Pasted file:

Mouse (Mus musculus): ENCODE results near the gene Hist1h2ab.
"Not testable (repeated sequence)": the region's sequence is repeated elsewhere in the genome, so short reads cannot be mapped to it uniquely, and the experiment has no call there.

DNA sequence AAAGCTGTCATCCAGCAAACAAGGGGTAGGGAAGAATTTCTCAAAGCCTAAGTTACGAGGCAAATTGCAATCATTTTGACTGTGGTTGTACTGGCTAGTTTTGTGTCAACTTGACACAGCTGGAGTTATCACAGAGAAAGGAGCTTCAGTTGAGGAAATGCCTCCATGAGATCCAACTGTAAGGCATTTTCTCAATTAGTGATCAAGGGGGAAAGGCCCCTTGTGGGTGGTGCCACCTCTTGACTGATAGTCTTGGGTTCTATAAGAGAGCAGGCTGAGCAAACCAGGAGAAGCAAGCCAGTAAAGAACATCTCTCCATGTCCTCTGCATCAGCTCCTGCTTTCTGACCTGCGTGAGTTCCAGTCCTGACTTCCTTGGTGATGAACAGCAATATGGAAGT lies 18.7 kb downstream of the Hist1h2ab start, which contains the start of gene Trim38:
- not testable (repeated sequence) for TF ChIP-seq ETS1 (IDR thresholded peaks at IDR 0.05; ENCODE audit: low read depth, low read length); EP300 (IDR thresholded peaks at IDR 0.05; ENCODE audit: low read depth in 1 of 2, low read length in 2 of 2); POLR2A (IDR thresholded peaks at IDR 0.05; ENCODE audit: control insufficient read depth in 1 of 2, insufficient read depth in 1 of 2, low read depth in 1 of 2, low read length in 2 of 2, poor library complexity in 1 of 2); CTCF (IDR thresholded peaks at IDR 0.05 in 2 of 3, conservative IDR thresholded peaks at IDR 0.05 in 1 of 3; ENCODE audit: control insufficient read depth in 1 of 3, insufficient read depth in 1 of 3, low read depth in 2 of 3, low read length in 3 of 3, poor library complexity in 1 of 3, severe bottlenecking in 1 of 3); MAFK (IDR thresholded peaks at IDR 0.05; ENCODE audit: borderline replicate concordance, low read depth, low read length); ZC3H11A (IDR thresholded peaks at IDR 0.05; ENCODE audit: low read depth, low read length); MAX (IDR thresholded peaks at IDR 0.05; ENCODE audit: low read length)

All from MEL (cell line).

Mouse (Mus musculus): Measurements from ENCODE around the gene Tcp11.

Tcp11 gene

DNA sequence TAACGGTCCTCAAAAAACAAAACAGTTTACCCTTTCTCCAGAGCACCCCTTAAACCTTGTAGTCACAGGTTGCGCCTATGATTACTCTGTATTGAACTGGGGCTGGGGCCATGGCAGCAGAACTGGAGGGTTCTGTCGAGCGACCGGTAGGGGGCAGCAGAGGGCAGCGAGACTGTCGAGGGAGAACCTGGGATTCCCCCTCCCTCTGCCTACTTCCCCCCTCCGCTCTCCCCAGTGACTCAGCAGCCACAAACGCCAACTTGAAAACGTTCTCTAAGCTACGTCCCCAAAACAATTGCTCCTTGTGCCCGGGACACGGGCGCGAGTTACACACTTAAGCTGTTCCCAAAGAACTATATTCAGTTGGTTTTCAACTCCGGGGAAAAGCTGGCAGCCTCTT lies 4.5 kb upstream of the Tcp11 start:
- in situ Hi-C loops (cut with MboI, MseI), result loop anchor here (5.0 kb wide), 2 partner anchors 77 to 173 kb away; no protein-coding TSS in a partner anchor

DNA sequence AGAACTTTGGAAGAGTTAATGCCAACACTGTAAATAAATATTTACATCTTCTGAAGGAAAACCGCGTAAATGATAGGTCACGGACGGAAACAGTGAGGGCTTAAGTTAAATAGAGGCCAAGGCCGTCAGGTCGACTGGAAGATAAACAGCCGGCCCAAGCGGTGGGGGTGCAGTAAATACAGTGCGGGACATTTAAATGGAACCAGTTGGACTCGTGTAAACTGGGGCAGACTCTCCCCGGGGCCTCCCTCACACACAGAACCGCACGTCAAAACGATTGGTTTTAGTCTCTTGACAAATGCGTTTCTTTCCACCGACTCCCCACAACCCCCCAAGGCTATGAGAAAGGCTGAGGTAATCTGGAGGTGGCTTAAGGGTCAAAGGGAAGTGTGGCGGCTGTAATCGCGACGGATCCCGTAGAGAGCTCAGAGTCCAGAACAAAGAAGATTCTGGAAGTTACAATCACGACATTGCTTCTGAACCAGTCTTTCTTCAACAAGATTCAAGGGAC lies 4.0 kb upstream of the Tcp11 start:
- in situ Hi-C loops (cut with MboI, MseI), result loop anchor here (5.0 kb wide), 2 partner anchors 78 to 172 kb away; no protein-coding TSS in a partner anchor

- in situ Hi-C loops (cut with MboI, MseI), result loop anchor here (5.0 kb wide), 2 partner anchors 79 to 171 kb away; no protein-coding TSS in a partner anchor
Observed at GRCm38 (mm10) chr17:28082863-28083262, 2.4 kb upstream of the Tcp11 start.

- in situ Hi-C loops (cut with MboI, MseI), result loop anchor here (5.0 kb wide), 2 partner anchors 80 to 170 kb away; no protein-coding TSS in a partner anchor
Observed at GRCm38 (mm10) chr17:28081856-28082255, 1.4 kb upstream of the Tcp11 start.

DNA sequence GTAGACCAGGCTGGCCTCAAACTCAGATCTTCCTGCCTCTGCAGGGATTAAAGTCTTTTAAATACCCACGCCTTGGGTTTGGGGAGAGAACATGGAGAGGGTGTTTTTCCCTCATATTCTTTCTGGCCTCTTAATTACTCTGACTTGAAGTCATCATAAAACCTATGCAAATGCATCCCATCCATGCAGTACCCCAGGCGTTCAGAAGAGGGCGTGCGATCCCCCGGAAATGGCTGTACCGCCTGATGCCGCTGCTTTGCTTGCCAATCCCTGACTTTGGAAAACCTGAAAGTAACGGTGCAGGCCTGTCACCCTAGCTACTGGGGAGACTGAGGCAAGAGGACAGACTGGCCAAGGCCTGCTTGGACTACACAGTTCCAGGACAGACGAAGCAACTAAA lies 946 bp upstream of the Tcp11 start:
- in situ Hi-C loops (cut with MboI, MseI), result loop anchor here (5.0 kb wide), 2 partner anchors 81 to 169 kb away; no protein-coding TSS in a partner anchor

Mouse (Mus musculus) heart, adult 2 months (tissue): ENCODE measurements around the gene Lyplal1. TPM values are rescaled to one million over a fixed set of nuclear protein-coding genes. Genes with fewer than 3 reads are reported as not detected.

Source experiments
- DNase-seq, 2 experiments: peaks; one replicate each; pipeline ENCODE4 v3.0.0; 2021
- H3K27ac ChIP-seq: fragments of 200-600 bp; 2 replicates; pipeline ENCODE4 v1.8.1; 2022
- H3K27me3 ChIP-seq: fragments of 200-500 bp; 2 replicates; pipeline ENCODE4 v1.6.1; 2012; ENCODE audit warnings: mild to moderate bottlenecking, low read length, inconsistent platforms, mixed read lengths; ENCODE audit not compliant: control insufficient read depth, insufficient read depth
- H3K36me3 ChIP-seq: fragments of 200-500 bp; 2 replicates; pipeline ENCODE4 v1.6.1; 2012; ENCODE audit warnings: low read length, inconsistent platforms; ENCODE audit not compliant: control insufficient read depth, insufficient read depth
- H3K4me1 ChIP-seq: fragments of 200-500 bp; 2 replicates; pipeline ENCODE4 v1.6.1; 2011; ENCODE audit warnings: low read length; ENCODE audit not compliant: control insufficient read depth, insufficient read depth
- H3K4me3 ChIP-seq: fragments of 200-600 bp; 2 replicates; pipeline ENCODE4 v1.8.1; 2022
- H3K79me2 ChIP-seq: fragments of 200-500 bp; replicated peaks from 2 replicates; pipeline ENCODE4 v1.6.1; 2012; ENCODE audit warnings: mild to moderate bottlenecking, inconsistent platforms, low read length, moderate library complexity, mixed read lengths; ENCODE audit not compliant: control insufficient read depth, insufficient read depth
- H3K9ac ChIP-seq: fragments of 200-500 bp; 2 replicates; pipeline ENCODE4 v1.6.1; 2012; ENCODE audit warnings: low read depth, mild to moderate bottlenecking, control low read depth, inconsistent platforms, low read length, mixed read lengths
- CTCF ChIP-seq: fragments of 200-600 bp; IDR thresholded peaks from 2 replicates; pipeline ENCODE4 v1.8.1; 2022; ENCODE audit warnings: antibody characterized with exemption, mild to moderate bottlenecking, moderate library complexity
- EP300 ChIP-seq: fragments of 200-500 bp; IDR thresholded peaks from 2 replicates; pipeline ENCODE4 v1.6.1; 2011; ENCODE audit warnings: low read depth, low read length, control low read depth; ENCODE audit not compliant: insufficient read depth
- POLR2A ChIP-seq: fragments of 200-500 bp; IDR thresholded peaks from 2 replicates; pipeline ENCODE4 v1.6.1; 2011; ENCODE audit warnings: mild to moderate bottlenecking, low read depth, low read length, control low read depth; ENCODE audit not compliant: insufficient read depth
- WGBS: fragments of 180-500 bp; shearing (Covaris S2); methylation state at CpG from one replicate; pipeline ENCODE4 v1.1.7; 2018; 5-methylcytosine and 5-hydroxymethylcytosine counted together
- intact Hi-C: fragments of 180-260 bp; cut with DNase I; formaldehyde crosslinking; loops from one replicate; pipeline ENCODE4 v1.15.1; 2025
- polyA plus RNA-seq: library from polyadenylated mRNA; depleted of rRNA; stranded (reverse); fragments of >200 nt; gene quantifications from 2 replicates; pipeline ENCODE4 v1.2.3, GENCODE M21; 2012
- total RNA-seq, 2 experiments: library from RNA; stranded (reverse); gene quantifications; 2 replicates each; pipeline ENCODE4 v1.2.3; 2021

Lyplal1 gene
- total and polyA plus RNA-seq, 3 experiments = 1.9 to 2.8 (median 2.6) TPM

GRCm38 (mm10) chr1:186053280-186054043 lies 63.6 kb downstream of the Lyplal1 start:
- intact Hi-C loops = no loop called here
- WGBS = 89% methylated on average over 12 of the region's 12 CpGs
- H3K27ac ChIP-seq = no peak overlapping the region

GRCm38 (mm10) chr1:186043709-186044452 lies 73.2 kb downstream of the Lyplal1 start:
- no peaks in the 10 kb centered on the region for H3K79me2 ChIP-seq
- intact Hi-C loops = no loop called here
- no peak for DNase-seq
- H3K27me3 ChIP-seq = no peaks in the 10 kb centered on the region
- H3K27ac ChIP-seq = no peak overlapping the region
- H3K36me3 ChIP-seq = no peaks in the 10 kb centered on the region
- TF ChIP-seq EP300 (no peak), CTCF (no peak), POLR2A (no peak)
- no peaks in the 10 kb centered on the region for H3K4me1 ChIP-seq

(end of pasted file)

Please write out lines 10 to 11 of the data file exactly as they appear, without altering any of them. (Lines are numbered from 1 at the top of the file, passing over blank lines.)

DNA sequence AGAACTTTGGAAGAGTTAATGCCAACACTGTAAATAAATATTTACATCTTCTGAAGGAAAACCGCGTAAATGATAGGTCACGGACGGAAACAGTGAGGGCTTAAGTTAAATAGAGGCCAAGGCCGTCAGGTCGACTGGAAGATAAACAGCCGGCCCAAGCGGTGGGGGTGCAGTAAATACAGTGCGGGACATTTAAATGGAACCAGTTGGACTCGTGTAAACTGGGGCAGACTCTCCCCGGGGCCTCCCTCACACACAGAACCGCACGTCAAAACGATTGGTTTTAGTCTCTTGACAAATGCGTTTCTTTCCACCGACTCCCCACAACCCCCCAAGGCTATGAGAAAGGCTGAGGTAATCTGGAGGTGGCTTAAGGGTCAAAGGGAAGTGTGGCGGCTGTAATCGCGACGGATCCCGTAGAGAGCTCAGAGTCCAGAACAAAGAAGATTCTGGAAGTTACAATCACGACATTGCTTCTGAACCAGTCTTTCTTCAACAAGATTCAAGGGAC lies 4.0 kb upstream of the Tcp11 start:
- in situ Hi-C loops (cut with MboI, MseI), result loop anchor here (5.0 kb wide), 2 partner anchors 78 to 172 kb away; no protein-coding TSS in a partner anchor